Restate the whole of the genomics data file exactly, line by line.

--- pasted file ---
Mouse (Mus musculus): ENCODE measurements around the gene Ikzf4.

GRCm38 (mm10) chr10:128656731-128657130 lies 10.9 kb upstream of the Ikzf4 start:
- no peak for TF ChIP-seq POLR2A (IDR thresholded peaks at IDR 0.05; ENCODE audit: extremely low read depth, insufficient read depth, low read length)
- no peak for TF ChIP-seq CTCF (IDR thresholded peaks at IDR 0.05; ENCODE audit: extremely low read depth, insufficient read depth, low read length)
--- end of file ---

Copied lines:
Mouse (Mus musculus): ENCODE measurements around the gene Ikzf4.

GRCm38 (mm10) chr10:128656731-128657130 lies 10.9 kb upstream of the Ikzf4 start:
- no peak for TF ChIP-seq POLR2A (IDR thresholded peaks at IDR 0.05; ENCODE audit: extremely low read depth, insufficient read depth, low read length)
- no peak for TF ChIP-seq CTCF (IDR thresholded peaks at IDR 0.05; ENCODE audit: extremely low read depth, insufficient read depth, low read length)